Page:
2019.10.14

Horse Tartare│ RiVi│ Foodion Recommended Foodion Cooking Videos

Horse Tartare

Vol. 1: Preliminary work

Yamada:
Here are all of the ingredients I’m using:
Horse meat, tuna, capers, apricots, shallots, chives, Japanese pepper leaf, natto, mayonnaise, and chili pepper (harissa).

First I’ll add the natto to chicken broth (brodo) along with a 1:1 ratio of water. I’ll boil the mixture until I get a syrupy texture. The syrupy natto will then get deep fried in 180 degree oil. It tends to break up so you have to be careful when you do it.

Q: Wow, so you’re using natto!? Where did you come up with that idea?

Yamada:
In Kumamoto I ate a dish made up of natto, horse meat, and egg yolks. So, when I was coming up with the tartare I started thinking about how good the natto paired up with the horse meat was. That’s how the idea came about.

Vol. 2: Main preparation

Yamada:
In Italy it’s quite rare to find the opportunity to eat dishes with raw ingredients. In general I think that food started with the cooking process. So at first I tried cooking around the edges of it, but the in end I figured that the tartare should be raw and left as is. That’s why I use raw horse meat.

I finely cut down each of these ingredients and match them up together.

Q: How do you decide which ingredients go together?

Yamada:
Well, horse meat was the first thing I thought of when I started. Sometimes horse meat is referred to as “sakura niku,” which invokes the spring season.
That’s how I got thinking about using horse meat as the central theme of this dish.
I’m a bit of a slow worker, and I start off taking a lot of time to think about the meaning of each ingredient I’m using.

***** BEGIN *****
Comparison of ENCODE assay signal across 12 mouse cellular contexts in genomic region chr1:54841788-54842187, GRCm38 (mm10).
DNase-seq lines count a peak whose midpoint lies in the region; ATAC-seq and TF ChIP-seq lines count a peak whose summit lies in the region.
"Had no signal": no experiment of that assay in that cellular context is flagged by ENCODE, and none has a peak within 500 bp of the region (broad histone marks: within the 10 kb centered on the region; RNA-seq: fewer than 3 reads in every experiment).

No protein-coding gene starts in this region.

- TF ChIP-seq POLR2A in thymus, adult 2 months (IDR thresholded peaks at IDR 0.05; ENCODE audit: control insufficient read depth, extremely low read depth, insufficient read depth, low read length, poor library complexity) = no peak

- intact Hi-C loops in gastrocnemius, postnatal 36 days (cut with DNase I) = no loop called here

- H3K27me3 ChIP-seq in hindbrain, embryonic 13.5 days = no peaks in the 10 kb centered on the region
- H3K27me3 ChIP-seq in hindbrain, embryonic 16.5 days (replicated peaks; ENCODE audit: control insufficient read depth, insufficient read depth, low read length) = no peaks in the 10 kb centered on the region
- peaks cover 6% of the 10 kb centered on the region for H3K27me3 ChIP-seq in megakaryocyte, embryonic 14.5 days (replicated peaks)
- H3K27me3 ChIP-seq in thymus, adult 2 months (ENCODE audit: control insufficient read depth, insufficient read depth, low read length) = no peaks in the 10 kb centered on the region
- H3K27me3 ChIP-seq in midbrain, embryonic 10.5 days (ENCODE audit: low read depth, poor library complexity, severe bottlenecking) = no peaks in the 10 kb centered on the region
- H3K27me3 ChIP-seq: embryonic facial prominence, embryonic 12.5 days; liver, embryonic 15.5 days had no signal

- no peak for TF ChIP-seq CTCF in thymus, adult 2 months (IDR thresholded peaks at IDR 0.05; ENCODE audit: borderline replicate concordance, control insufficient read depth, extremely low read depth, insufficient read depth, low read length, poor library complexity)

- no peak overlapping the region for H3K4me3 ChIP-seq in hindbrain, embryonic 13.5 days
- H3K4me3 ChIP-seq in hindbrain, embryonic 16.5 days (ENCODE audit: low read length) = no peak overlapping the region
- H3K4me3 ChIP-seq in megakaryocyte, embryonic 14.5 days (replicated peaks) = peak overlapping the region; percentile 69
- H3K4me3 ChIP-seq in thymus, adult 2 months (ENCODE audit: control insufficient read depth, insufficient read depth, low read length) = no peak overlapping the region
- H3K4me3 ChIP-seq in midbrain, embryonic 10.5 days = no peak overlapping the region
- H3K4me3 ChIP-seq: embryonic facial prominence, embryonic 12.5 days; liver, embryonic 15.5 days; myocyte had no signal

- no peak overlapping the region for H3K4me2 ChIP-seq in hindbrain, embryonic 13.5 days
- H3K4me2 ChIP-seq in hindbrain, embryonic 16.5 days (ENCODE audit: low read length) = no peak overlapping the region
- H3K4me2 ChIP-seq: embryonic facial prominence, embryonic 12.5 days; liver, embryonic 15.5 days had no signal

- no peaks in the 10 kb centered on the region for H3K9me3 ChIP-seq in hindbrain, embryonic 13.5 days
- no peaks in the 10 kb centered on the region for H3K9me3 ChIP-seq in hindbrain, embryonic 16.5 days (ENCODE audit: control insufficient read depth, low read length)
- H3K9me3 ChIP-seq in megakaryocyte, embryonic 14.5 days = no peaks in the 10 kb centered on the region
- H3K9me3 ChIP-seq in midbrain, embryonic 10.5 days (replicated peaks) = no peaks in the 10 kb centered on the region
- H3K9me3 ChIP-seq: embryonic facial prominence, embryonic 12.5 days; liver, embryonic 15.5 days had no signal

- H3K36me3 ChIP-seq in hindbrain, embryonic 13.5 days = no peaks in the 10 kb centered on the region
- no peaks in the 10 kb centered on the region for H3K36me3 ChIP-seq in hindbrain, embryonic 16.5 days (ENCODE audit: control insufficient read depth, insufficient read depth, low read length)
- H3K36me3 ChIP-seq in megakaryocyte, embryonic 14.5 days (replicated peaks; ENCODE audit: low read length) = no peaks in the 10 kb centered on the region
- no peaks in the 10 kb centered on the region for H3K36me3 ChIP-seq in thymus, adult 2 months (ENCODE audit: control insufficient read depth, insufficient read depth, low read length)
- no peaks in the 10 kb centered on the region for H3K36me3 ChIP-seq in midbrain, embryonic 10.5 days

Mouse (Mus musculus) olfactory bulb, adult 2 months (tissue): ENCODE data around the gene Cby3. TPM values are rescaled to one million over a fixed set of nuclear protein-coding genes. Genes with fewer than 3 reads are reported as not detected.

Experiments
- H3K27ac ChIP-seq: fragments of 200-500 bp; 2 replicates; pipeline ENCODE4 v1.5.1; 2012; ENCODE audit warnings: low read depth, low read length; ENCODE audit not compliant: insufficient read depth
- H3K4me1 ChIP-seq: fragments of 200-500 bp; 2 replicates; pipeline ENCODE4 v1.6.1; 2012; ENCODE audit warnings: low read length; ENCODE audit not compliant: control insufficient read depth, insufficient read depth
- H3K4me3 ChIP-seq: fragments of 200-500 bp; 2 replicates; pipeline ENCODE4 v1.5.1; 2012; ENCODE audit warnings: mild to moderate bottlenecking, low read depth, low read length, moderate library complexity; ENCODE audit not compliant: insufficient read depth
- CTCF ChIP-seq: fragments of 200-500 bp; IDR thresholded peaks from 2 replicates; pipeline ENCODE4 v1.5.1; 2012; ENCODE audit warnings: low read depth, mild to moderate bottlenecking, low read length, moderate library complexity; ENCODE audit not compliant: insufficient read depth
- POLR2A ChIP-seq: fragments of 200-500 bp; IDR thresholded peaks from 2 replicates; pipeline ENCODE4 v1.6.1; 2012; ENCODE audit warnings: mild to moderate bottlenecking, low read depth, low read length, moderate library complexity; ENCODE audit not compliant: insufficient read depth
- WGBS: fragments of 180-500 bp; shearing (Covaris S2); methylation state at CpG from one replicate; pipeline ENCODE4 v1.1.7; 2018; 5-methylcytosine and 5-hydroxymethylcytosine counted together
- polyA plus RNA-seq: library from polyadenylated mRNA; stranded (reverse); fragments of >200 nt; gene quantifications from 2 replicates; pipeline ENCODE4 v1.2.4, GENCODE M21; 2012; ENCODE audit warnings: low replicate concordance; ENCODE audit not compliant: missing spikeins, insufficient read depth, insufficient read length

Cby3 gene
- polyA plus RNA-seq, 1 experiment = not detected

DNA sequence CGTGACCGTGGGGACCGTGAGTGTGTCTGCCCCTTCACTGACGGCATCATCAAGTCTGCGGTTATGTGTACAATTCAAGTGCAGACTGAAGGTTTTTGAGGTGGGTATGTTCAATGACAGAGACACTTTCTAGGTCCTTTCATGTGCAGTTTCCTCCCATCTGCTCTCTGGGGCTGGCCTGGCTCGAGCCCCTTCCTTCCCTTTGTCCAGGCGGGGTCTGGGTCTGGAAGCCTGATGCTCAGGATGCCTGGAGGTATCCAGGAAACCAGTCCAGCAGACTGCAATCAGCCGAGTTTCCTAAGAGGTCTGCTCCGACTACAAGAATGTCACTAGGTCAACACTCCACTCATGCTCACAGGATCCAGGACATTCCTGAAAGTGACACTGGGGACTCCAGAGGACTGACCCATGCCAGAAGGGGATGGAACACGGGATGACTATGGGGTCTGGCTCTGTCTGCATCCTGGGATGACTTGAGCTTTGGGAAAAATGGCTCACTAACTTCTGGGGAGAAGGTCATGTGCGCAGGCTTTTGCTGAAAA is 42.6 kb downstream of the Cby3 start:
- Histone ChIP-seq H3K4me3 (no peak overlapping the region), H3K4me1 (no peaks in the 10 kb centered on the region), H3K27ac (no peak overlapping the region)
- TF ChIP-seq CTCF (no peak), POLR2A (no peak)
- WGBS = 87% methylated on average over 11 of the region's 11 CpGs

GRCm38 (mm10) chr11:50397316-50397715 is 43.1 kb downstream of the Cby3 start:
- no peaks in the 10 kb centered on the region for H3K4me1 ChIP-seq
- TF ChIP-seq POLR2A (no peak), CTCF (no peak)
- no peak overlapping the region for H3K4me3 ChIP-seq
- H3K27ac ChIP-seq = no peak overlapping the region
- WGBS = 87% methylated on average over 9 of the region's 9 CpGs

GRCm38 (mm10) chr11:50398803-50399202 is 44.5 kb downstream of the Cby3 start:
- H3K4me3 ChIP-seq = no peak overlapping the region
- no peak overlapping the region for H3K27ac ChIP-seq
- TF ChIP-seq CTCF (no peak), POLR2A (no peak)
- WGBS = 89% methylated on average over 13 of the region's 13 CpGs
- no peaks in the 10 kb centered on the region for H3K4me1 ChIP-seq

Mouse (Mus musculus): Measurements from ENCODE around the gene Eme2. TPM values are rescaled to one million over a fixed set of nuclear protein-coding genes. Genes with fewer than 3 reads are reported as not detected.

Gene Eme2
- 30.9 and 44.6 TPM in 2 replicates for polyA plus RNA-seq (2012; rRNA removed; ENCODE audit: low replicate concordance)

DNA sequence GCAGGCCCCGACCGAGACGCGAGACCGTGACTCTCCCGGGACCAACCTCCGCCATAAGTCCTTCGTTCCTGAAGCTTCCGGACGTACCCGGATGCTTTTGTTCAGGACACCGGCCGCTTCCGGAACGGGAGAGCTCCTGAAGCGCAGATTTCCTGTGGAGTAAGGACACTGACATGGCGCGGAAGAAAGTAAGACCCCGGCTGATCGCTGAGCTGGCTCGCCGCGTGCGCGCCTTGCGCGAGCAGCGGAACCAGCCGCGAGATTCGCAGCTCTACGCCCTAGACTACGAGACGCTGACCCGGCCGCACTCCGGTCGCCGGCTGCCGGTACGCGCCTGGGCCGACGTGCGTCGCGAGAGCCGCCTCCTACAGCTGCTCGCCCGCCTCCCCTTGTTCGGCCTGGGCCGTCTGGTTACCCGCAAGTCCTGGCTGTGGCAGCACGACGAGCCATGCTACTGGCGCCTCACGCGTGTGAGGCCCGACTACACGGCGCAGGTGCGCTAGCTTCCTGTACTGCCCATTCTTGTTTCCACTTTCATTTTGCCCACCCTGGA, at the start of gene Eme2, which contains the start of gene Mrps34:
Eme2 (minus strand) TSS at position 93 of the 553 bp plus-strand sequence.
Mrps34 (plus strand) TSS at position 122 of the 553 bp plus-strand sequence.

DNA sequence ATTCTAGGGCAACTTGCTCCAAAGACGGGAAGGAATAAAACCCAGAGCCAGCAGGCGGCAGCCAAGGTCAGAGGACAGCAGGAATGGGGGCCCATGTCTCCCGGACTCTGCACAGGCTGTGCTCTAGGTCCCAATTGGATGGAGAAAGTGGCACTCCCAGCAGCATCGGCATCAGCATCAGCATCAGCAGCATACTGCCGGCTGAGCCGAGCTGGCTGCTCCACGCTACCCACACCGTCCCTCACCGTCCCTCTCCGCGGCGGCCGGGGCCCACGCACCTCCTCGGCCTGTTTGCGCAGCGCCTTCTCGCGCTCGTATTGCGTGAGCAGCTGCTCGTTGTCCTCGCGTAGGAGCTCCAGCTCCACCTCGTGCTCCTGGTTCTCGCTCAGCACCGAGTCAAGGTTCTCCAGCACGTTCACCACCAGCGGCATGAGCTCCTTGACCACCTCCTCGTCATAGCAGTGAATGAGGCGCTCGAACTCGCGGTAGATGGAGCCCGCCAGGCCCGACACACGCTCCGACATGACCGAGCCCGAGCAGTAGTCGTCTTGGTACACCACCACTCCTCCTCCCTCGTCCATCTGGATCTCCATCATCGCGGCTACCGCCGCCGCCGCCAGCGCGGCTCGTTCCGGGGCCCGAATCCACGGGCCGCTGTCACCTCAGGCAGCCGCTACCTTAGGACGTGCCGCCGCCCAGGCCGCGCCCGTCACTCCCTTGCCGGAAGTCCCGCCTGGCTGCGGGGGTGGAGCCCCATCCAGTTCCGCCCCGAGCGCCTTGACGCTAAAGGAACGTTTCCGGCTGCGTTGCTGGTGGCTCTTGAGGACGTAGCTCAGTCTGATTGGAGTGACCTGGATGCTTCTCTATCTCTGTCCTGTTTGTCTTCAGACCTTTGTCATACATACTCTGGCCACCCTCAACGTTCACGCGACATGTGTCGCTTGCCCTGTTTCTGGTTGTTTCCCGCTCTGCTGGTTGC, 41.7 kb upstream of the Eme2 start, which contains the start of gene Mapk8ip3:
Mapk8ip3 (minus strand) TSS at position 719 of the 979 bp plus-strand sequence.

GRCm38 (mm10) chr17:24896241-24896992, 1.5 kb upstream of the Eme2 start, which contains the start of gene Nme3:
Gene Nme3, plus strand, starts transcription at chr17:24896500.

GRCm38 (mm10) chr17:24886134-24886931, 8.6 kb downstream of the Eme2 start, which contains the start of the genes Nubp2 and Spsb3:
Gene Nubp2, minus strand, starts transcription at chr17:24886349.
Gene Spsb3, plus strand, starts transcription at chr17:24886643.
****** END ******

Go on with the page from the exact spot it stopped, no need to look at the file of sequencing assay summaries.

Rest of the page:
Once my ideas formulate and become whole I’ll get started on a prototype dish.
I spend a lot of time just thinking about it. My mind is always centered on food.

Q: Is it ever a burden to focus so much attention on food like that?

Yamada:
Half the time it’s a burden and the other half of the time it’s a real pleasure. It’s such a thrill when my ideas come to fruition. It’s even better when I get something that surpasses my expectations.

The cut up horse meat and tuna get mixed with mayonnaise and a fish sauce made from sweetfish.
The horse meat has an exceptionally strong flavor, so the tuna is meant to soften it. Those two ingredients come together perfectly, so I like to take advantage of that bond. The tuna is very familiar, which helps makes the dish more accessible.
I need a foamy sauce, which is where the milk and fresh cream come in. I also add in horseradish and soy lecithin, then heat it all together.

Vol. 3: Finishing touches and plating

Yamada:
Lastly I’m going to finish everything up and plate it.
The froth that I made earlier from heating up milk and fresh cream is going to go on top.
I add on some horseradish shavings and top it with Japanese pepper leaf as well. It’s done after that.

When I came up with this dish I wanted to make something with a nostalgic sensibility that really tugged on people’s heart strings. That’s the main idea that inspired me to make it.
I wanted to capture that feeling where the flavors are fresh and novel, but somehow nostalgic and familiar at the same time. Basically I want the dish to come across in a way that’s not too strange or unfamiliar.

 

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